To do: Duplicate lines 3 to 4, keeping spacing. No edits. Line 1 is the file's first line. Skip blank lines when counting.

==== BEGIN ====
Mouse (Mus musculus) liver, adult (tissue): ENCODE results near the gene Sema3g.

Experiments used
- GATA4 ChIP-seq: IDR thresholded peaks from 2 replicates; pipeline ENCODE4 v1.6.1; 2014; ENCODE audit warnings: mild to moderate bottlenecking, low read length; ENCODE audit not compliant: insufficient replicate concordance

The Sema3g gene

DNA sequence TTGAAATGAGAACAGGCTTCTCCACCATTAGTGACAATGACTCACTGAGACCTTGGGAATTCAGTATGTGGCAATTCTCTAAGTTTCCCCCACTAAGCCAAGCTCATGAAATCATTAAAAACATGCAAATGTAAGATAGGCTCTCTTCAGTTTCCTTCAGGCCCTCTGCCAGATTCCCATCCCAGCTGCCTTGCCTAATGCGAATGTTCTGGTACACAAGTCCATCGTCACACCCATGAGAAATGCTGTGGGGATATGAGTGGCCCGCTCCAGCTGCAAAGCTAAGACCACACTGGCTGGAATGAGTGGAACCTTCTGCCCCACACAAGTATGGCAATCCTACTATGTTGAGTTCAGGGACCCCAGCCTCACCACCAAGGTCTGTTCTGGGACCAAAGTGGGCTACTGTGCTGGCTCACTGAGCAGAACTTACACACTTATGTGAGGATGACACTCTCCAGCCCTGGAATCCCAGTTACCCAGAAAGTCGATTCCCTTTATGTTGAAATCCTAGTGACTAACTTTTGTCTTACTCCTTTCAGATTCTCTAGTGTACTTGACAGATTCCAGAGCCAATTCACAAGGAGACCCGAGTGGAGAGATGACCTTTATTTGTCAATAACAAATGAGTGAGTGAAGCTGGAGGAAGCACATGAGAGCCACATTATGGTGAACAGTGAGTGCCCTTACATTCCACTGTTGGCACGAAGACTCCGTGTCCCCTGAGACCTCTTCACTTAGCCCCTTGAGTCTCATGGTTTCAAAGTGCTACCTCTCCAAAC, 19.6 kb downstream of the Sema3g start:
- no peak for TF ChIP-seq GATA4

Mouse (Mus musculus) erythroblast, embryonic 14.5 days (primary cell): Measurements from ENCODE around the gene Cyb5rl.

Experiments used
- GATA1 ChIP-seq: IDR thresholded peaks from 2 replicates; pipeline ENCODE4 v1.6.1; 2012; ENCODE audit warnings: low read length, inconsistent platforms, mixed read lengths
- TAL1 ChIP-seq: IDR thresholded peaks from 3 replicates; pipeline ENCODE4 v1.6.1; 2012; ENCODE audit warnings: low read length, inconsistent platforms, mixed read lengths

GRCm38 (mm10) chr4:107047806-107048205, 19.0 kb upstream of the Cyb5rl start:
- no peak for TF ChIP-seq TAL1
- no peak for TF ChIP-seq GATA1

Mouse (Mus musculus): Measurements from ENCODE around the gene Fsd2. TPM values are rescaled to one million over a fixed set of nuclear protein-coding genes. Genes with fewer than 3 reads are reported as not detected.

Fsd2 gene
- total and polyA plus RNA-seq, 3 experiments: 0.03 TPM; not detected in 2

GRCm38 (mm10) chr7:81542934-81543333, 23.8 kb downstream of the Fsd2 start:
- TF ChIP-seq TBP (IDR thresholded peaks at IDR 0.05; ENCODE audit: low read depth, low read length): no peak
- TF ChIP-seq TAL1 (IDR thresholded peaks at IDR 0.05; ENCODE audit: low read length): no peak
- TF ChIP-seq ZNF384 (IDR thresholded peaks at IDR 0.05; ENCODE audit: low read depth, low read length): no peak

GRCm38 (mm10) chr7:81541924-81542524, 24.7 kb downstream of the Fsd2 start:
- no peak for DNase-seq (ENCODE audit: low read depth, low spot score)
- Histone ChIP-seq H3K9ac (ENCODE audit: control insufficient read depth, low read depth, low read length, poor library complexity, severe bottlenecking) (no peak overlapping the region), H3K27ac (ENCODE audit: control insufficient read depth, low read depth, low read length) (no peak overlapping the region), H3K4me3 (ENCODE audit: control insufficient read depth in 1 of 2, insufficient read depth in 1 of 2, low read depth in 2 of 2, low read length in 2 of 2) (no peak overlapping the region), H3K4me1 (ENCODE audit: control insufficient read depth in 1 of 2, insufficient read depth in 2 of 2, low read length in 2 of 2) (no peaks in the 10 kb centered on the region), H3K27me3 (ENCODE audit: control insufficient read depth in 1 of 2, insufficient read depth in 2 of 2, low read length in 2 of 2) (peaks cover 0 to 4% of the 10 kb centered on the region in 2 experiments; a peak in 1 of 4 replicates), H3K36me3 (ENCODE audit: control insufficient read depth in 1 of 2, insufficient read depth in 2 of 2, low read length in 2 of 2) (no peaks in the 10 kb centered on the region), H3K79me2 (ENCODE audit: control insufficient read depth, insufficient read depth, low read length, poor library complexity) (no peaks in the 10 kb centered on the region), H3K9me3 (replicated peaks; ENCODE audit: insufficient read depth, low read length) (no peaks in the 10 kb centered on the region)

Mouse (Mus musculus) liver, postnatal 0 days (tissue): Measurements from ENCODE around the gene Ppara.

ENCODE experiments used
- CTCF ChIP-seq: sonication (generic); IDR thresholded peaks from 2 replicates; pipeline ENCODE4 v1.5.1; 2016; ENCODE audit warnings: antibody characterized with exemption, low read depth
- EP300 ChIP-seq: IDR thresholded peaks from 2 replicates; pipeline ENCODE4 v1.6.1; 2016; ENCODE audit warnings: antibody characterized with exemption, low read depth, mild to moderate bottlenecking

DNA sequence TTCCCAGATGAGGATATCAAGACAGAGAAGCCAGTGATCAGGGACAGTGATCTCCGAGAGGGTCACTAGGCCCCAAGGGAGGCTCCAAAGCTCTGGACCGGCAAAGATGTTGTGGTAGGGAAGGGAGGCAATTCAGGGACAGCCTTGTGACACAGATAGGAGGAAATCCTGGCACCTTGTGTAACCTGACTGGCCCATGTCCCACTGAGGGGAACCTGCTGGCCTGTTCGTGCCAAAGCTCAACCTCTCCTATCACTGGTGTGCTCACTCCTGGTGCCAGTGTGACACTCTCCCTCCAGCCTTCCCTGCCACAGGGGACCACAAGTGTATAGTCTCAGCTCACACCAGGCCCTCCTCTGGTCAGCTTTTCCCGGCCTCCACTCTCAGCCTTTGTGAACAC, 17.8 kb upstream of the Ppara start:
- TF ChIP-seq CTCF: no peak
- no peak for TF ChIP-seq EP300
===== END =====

- GATA4 ChIP-seq: IDR thresholded peaks from 2 replicates; pipeline ENCODE4 v1.6.1; 2014; ENCODE audit warnings: mild to moderate bottlenecking, low read length; ENCODE audit not compliant: insufficient replicate concordance

The Sema3g gene